Your Score: Very useful <<  >>Average Picture about mountain Carrauntoohil in area MacGillycuddy
Picture: MacGillyCuddy Reeks
tiktiktik3 on Carrauntoohil, 2007
by tiktiktik3  19 Jul 2007
One particular morning when I could see the whole reeks clearly from the garden we decided to go for it and went looking for Cronnins yard. As we arived another car drove in with what seemed like 2 hikers also going up. I asked if they wanted to team up and John & Teresa Foley agreed on the spot. We followed the river and went straight towards the Devils Ladder. It’s a fair bit of a walk up to the ladder itself but a very rewarding one. As we came beside Hag’s Tooth I could clearly see our destination, the cross on top. While I pointed it out to Vera, I felt that wee frog that lives in all our belly’s making a few jumps. With all the warnings that I got, I didn’t know what to expect, to make things a bit more interesting as we came in full view of the ladder it started to drizzle. It lasted on and off until we almost reached the summit. For the ladder itself, It must be more obvious for Folks who seen it in the past, I never did so I had no way to compare but the four of us had no trouble climbing it at all. If I had not read all the tales about it I would never have know the condition of the devils ladder had deteriorated so much in the last years. Coming on top of the ladder we took short break to admire the landscape around us and to have a snack. We took some pictures and went on our way again for the final stretch, as we almost reached the summit I speeded up my pace as I wanted to have it for myself even for a few moments, by that time I had lost track of Vera who approached the summit sideways. Once on top We padded each other on the back and after what seemed only a few moments John & Teresa wanted to head down again. Coming halfway down The Devils ladder we noticed a man and two boys going up, the children where completely undressed for the occasion, only in T shirts and street shoes. No provisions nor water. I tried to warn the man about the cold winds on top. He thanked me but said the boys where used to it and they where heading up to pray, then he went into his pocket, got some religious pamphlets out, handed them over to us together with a little cross medallion starting a speech about his believes. I found it such a irresponsible, cruel thing to do to those youngsters by that man. I also was a bit stunned by the odds of this happening halfway up a mountain in a spot called “The Devils Ladder” of all places. Anyway, their was no point in trying to change the man’s mind so we said our goodbye’s and went further down. After that al we had to do was walk the trail back to our car’s. We left John & Teresa with our best wishes, and headed back to the cottage to make ready for a session in Kilorglin that evening. What a ses it turned out to be, but I reckon that’s a different story. Let just say Loefke (My Bodhran), Vera and I had a great evening out. The Liffy water tasted great as it only in Ireland does, the music was energetic and inspiring and the craic would have blown your socks off… All in all, a great day all around Linkback:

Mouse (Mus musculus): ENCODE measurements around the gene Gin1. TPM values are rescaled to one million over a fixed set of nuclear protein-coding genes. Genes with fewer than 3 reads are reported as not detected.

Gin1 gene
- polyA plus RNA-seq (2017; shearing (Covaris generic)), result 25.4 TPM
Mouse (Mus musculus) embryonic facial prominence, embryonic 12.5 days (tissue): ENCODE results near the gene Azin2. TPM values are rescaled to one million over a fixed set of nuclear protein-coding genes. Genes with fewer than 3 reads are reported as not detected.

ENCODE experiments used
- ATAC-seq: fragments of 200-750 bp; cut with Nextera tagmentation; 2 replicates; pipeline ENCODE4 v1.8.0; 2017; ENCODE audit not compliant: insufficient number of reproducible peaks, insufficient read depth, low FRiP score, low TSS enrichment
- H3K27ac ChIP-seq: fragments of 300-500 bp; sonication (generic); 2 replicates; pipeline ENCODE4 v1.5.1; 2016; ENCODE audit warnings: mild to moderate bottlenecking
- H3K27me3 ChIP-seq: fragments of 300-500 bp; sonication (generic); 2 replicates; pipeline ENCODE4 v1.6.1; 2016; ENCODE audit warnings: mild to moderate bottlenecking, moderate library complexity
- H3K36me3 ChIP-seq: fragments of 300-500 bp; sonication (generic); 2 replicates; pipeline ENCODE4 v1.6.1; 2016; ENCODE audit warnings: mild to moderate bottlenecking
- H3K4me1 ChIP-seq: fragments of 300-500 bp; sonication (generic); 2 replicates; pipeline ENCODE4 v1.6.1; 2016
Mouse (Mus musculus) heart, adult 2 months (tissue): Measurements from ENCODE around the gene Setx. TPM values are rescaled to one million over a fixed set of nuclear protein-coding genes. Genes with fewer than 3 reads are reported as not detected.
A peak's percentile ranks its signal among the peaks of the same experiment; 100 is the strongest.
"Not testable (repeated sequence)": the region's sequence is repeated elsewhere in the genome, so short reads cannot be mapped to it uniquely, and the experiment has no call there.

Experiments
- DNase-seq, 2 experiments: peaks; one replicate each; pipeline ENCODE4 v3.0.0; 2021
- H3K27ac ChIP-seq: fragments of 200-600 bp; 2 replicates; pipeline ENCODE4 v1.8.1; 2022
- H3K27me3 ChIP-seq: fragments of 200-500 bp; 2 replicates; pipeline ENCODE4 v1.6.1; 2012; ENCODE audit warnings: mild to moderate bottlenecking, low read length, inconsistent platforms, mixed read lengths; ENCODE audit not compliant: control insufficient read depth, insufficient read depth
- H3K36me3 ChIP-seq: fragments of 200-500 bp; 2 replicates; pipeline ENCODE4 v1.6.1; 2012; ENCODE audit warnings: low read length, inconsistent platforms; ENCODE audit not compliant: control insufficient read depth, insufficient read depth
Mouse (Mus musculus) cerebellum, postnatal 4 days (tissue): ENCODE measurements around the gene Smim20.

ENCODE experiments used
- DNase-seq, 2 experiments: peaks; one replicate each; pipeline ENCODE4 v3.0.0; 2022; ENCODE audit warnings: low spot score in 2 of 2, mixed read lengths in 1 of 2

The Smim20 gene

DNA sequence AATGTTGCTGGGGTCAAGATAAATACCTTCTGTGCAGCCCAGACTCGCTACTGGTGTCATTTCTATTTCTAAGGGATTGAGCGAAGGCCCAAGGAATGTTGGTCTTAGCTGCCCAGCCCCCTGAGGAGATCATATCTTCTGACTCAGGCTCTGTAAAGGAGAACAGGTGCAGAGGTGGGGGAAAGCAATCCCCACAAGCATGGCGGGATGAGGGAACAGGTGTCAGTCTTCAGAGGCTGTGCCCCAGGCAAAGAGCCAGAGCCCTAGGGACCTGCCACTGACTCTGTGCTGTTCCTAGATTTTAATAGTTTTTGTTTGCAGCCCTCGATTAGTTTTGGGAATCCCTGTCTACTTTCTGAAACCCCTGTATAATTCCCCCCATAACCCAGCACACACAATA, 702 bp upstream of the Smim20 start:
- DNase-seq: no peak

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nohoval_turrets on Carrauntoohil, 2002
by nohoval_turrets  14 Aug 2002
I recently did the Coomloughra horseshoe, camping by the lower lake. The ridge to Beenkeragh is a scramble, and you have to be careful not to put yourself in danger. But splendid stuff! Linkback:
Your Score: Very useful <<  >>Average Picture about mountain Carrauntoohil in area MacGillycuddy
john bagshaw on Carrauntoohil, 2002
by john bagshaw  4 Dec 2002
Climbed Carrauntoohil on a wet windy Sunday in November. Flown out from Stansted (England)on the 7.45am £1 RyanAir flight. On mountain at 11.00am, up Caher ridge in mist, 80 mph winds, machine gunned by hail, down by 5.00pm. Occassionally saw the stupendous views incl memorable view of Dingle Bay to the north west with surf breaking on sand bars. Picture shows Coomloughra Glen from Carrauntoohil during one of the infrequent breaks in the mist. A great day; evening spent drinking Guinness in Cork; Will return in better weather and with more light. Linkback:
Your Score: Very useful <<  >>Average Picture about mountain Carrauntoohil in area MacGillycuddy
jonnie on Carrauntoohil, 2005
by jonnie  22 Mar 2005
13Feb2005 was the day spent enjoying the walk to the summit of Carrantuohill. Came through Hags glen up the Devils ladder to reach the summit and return via Heavens gate. Late start to reach the summit for 2pm with night setting in as we finished. Pictured fellow walker coming over Devils ladder Linkback:
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COMMENTS for Carrauntoohil << Prev page 1 .. 10 11 12 13 14 15 .. 20 Next page >>
(End of comment section for Carrauntoohil.)